Once known as the Mother of Presidents, the once-great state of Ohio is getting poorer, older and dumber--and making all the wrong moves to reverse the situation.
That's a plus for Barack Obama's electoral prospects in this swing state in November, since lofty but vague promises of change combined with high-spending, high-tax, welfare-statish policies are also how Governor Ted Strickland (whose name keeps surfacing as a possible VP candidate) is steering Ohio. As a political formula, it may even work so well as to swing the state's House of Representatives toward the Democrats for the first time since 1994.
As a formula for economic revival, however, it's madness. Ohio already has the 5th heaviest state/local tax burden in the land. (In 1990, it was 30th.) Its unemployment rate last month was 6.3 percent. Hundreds of thousands more people are leaving the workforce than entering it. The state's median household income is falling--to $44,500 in 2006--while the national figure is rising (to $48,500). During the closing decades of the 20th century, incomes rose twice as fast across the country as in Ohio.
The state has been de-industrializing for ages--the sprawling GM and NCR plants of my Dayton childhood are long gone. Every metropolitan area in Ohio has seen manufacturing employment plunge. The state lost more than 200,000 non-farm jobs over the past seven years--and those that remain are mostly with struggling firms. Of Ohio's ten largest corporations (including such familiar names as Procter & Gamble), just two have posted positive returns so far this year--and both are insurance companies. A surefire way to have one's portfolio underperform the market these days is to invest in Ohio.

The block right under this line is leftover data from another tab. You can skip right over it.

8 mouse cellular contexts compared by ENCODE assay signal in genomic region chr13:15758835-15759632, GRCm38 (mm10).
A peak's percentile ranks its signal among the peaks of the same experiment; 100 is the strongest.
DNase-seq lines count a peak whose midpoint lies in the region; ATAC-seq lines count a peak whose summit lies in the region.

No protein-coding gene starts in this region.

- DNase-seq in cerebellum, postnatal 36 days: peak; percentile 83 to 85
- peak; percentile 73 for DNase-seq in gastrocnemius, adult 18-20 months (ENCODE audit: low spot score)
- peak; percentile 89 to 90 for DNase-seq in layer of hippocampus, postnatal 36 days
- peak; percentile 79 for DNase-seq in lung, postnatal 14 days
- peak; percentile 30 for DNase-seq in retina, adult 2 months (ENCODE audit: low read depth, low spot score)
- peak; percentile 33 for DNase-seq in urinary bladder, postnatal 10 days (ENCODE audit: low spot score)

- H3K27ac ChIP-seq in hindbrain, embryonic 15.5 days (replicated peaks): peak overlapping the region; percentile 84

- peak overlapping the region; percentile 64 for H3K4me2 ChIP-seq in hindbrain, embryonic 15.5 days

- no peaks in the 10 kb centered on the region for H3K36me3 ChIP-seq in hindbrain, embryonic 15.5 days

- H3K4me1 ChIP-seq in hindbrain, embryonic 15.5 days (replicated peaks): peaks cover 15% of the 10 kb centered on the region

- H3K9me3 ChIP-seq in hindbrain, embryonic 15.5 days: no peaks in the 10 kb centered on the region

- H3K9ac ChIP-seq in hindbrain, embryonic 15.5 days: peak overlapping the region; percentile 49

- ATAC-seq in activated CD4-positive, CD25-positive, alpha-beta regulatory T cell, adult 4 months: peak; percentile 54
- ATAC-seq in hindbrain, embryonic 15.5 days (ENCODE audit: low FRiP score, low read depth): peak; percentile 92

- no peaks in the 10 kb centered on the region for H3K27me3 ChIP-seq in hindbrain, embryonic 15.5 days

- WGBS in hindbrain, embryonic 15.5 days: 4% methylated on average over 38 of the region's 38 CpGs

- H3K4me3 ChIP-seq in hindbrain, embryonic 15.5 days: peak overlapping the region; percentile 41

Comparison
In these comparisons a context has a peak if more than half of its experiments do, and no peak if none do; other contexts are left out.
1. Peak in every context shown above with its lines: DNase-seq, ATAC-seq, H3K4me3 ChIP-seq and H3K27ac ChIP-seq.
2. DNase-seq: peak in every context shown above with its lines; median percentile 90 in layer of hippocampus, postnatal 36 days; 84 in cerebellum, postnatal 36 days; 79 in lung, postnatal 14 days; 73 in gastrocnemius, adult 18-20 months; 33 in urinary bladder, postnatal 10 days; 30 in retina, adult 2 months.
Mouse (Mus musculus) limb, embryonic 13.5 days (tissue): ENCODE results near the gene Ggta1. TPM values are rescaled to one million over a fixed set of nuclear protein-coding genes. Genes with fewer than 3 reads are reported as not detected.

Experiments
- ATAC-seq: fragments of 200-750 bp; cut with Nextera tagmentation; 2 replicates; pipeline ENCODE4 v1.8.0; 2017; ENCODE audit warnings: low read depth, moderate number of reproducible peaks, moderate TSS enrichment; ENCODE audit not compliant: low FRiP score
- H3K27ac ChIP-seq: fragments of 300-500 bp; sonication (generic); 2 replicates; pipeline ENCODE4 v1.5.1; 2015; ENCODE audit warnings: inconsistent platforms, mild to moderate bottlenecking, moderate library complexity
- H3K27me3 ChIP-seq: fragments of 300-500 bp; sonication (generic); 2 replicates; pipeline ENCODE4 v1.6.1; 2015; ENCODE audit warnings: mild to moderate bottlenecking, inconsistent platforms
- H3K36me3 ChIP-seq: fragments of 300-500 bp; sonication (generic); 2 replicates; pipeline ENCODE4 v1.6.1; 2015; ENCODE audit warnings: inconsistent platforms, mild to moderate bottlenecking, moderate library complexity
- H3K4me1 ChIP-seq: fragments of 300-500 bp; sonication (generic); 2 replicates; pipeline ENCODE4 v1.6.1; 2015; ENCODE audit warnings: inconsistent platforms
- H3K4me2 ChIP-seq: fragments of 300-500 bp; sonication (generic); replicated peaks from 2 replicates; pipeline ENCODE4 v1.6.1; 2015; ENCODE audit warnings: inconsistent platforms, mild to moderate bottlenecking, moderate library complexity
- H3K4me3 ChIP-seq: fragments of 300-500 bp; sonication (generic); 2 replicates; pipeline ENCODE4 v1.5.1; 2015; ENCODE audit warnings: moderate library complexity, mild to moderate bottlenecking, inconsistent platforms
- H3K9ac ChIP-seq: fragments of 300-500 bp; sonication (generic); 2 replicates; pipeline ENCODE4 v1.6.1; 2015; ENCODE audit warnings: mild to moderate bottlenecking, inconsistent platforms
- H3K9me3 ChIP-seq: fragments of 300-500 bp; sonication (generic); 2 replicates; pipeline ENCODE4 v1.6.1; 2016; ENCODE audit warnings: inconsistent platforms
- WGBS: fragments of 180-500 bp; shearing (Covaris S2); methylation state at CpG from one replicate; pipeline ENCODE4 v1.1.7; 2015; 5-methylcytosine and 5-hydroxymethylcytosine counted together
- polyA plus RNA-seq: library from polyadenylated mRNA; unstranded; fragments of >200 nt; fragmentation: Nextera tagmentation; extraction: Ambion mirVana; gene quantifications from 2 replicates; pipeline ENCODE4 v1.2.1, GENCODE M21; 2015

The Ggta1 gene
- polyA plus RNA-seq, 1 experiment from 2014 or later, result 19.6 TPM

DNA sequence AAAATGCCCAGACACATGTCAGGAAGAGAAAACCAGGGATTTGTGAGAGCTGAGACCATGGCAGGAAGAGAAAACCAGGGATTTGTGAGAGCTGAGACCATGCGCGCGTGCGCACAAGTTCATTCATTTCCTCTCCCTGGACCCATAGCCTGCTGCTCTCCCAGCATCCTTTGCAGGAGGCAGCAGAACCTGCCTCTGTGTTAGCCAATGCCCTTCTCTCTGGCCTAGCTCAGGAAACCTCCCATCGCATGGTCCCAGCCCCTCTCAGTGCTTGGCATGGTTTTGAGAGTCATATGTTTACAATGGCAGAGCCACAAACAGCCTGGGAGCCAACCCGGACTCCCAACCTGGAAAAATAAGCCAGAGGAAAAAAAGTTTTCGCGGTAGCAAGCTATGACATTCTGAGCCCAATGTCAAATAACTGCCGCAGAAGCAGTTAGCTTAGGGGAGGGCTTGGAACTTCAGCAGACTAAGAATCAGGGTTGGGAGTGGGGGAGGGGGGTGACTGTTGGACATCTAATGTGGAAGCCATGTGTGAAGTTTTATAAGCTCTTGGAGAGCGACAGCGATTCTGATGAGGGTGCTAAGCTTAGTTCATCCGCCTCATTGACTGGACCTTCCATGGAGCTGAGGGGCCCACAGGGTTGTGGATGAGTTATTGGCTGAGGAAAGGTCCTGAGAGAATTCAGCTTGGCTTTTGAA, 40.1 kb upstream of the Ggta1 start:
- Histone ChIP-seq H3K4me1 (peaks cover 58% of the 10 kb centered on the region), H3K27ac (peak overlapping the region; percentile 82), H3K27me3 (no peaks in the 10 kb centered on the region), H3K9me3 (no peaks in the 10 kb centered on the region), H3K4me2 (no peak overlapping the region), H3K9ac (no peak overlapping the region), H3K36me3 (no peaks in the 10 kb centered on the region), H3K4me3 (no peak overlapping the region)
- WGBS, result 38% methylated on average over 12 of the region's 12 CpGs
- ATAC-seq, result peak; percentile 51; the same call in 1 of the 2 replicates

Any sane strategy for turning this around would start by strengthening the state's human capital for a globalized, knowledge-based economy while making Ohio more hospitable to high-tech and brain-powered firms. To its credit, the state has made a few good moves, led by higher education chancellor Eric Fingerhut, to get more young people into and through college. Primary-secondary schooling has seen some earnest efforts, too, such as a new "STEM" initiative to beef up science and technology education. The state's first "KIPP" academy will soon open in Columbus.
But the distance to be covered is vast. Ohio ranks 41st in the percentage of adults with bachelor's degrees. Though it has many fine colleges, young people graduating from them don't stick around. They head for the coasts or for "happening places" in between, none of which (with the partial exception of Columbus) happens to be in the Buckeye State.
Bright Ohio kids aren't even enrolling in nearby colleges. The Cincinnati Enquirer recently reported that almost half the top seniors in local high schools were headed for out-of-state campuses.
As jobs and young people exit, the remaining population ages. The Census projects that Ohioans over 65 will rise from 13 percent to 20 percent between 2000 and 2030.
Even some well-established cultural institutions are faltering. The 57-year-old Columbus Symphony is broke and just canceled its summer "pops" season. There is not a single downtown in Ohio that could be described as "lively" in the evening.